The first step in investigating the PGI polymorphism was documenting how temperature varied over the beetles’ range and comparing it to how the two versions of PGI were distributed over that area. Elizabeth and Nathan soon determined that there was a temperature gradient and that it correlated with PGI. PGI-1 was most common in Rock Creek, the northernmost area where temperatures were coolest, and PGI-4 was most common at Big Pine Creek, the warmest area. The pattern aligned with a clear hypothesis: that the beetles’ PGI gene is undergoing natural selection based on temperature, with PGI-1 favored where it’s cooler and PGI-4 favored where it’s warmer. To make the case for this hypothesis what sort of evidence would Elizabeth and Nathan need? A lot, as it turns out.
To understand the many lines of evidence required, you can start thinking at the level of the gene, and imagine all the ways a genetic difference impacts the organism and population. In order for natural selection to act on a gene, different versions of that gene would have to impact an organism’s features or phenotype (i.e., its physiology, appearance, traits, etc.). And that phenotype would, in turn, have to affect how the organism performs in its natural environment. And that performance would have to lead to differences in survival and reproductive capability (i.e., evolutionary fitness) in the wild depending on which versions of the gene the individual carries. And finally, those differences in fitness would have to lead to changes in the frequency of the different gene versions in the wild — the ultimate manifestation of natural selection. That’s a lot of dots to connect!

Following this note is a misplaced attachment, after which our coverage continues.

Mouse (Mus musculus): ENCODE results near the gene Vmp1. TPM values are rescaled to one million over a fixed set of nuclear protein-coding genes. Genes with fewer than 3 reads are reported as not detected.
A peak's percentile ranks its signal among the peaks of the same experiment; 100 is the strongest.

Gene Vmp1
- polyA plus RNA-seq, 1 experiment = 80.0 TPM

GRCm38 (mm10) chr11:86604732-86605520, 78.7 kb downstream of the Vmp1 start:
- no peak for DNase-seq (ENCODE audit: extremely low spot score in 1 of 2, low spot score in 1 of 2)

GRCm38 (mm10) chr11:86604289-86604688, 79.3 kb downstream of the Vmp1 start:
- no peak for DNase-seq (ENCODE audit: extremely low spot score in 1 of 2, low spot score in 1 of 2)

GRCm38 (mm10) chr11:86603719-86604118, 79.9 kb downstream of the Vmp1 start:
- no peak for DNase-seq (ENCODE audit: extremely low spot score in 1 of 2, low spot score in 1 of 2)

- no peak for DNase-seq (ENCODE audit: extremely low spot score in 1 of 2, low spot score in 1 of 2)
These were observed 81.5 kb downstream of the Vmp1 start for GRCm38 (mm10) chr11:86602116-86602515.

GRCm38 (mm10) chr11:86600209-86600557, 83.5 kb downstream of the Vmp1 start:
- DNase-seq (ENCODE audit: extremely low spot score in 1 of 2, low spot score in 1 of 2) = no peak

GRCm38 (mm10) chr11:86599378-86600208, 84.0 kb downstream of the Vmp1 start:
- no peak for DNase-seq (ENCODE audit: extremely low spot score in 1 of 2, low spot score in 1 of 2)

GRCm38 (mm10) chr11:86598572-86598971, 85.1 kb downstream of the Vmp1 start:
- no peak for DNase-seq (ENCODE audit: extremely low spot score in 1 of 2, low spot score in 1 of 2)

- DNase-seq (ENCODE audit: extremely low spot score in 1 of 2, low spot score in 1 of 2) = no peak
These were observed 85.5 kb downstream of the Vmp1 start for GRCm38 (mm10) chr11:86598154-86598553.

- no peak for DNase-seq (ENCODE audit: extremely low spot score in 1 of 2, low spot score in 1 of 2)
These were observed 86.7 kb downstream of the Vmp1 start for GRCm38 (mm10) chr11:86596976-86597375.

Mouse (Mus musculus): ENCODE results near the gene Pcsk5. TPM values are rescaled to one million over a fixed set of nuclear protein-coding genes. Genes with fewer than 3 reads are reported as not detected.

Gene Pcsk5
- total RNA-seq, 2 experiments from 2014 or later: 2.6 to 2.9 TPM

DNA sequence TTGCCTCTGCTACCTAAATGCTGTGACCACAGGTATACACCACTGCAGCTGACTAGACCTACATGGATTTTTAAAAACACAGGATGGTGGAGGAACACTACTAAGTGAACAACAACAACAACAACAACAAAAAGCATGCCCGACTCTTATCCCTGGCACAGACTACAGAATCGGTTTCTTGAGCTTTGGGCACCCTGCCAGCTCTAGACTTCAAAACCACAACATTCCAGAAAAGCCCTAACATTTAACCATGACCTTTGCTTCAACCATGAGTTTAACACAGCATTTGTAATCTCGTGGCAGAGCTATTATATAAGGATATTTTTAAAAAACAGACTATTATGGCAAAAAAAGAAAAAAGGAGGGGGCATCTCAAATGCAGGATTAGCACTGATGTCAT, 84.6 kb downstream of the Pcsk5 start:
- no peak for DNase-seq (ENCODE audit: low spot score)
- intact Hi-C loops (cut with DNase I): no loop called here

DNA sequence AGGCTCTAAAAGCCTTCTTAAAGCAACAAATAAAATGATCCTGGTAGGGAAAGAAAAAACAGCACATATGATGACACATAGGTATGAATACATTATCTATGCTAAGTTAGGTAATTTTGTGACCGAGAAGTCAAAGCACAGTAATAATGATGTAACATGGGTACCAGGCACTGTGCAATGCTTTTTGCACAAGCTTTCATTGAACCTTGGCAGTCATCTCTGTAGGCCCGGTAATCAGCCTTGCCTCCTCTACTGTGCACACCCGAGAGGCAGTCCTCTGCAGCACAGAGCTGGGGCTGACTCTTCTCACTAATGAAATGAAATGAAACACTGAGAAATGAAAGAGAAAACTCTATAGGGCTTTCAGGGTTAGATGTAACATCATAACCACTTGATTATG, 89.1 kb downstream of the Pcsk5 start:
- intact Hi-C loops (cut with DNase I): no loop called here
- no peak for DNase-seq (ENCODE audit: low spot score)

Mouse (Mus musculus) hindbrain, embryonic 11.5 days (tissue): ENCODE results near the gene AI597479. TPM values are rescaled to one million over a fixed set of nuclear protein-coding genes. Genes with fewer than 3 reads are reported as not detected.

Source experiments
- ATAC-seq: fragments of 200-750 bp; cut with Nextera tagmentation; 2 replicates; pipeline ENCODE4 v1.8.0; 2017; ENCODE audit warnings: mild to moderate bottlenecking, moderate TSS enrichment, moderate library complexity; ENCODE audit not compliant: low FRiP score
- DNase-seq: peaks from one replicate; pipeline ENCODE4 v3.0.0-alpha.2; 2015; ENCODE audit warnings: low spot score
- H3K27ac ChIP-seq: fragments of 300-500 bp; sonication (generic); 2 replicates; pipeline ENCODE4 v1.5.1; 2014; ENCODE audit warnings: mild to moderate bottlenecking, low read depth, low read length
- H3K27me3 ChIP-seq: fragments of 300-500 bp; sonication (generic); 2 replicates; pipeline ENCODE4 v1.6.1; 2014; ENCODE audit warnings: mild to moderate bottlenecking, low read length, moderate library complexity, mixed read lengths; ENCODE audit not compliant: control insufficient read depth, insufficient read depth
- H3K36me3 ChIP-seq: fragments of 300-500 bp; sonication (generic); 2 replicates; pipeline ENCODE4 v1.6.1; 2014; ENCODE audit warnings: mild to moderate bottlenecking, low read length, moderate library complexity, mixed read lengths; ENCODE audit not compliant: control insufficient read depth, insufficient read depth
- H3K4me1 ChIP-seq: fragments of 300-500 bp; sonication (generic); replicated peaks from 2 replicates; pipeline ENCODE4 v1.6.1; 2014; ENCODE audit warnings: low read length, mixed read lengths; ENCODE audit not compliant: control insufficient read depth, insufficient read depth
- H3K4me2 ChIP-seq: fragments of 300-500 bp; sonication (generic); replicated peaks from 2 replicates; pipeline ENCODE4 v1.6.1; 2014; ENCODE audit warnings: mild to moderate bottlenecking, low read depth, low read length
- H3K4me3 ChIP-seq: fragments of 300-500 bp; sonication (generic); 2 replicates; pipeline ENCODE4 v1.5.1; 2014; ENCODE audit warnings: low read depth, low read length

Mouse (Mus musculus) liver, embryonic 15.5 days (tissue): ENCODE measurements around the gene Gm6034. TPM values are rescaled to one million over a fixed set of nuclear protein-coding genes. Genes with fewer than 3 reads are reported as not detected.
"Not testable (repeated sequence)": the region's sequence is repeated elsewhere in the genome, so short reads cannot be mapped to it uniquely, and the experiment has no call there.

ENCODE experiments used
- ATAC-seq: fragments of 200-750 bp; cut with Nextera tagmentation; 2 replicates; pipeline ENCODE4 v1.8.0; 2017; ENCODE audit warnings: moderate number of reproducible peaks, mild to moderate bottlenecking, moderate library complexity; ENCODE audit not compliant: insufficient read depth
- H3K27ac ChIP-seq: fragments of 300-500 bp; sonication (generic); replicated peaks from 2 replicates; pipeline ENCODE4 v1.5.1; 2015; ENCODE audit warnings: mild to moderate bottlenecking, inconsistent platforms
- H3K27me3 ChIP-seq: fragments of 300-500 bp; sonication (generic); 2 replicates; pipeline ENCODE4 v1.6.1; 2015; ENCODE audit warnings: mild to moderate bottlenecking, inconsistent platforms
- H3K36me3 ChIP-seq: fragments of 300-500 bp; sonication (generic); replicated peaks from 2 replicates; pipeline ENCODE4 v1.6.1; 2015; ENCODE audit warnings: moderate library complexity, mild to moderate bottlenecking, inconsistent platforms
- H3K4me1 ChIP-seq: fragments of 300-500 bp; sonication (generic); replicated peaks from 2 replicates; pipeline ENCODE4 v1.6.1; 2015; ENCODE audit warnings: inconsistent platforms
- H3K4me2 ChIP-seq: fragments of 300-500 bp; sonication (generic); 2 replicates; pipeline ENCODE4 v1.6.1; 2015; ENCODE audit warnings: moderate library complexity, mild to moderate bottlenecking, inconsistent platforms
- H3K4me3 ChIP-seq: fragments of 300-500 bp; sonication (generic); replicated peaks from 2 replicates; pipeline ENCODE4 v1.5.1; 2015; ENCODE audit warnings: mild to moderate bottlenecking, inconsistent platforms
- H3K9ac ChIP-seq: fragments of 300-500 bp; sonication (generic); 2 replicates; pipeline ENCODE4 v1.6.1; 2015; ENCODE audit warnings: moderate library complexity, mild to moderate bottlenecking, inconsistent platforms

Elizabeth and Nathan knew that the beetles had two versions of the PGI protein and that there was a difference in the frequency of the gene underlying this protein in the wild. But they didn’t have any of the intervening links in the chain or even know the exact DNA difference responsible for producing the two different versions of the protein.
Learn more about Earth's changing temperature on the Understanding Global Change site.
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